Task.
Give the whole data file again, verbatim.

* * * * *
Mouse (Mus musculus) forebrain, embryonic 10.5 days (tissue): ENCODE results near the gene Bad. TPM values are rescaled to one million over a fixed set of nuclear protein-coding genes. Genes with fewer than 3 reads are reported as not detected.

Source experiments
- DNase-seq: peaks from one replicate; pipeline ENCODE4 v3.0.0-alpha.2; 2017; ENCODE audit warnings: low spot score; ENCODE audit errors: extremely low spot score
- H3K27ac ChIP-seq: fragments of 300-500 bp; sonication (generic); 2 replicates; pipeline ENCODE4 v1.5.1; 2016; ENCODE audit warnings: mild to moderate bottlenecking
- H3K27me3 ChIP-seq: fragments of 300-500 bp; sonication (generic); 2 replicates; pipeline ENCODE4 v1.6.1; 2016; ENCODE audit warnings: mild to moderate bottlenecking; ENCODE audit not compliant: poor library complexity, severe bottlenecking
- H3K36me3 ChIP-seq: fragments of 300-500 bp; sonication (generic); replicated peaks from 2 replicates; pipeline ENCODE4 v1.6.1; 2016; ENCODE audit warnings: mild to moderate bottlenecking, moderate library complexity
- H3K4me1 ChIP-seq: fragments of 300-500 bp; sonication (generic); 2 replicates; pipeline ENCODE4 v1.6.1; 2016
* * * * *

Mouse (Mus musculus) forebrain, embryonic 10.5 days (tissue): ENCODE results near the gene Bad. TPM values are rescaled to one million over a fixed set of nuclear protein-coding genes. Genes with fewer than 3 reads are reported as not detected.

Source experiments
- DNase-seq: peaks from one replicate; pipeline ENCODE4 v3.0.0-alpha.2; 2017; ENCODE audit warnings: low spot score; ENCODE audit errors: extremely low spot score
- H3K27ac ChIP-seq: fragments of 300-500 bp; sonication (generic); 2 replicates; pipeline ENCODE4 v1.5.1; 2016; ENCODE audit warnings: mild to moderate bottlenecking
- H3K27me3 ChIP-seq: fragments of 300-500 bp; sonication (generic); 2 replicates; pipeline ENCODE4 v1.6.1; 2016; ENCODE audit warnings: mild to moderate bottlenecking; ENCODE audit not compliant: poor library complexity, severe bottlenecking
- H3K36me3 ChIP-seq: fragments of 300-500 bp; sonication (generic); replicated peaks from 2 replicates; pipeline ENCODE4 v1.6.1; 2016; ENCODE audit warnings: mild to moderate bottlenecking, moderate library complexity
- H3K4me1 ChIP-seq: fragments of 300-500 bp; sonication (generic); 2 replicates; pipeline ENCODE4 v1.6.1; 2016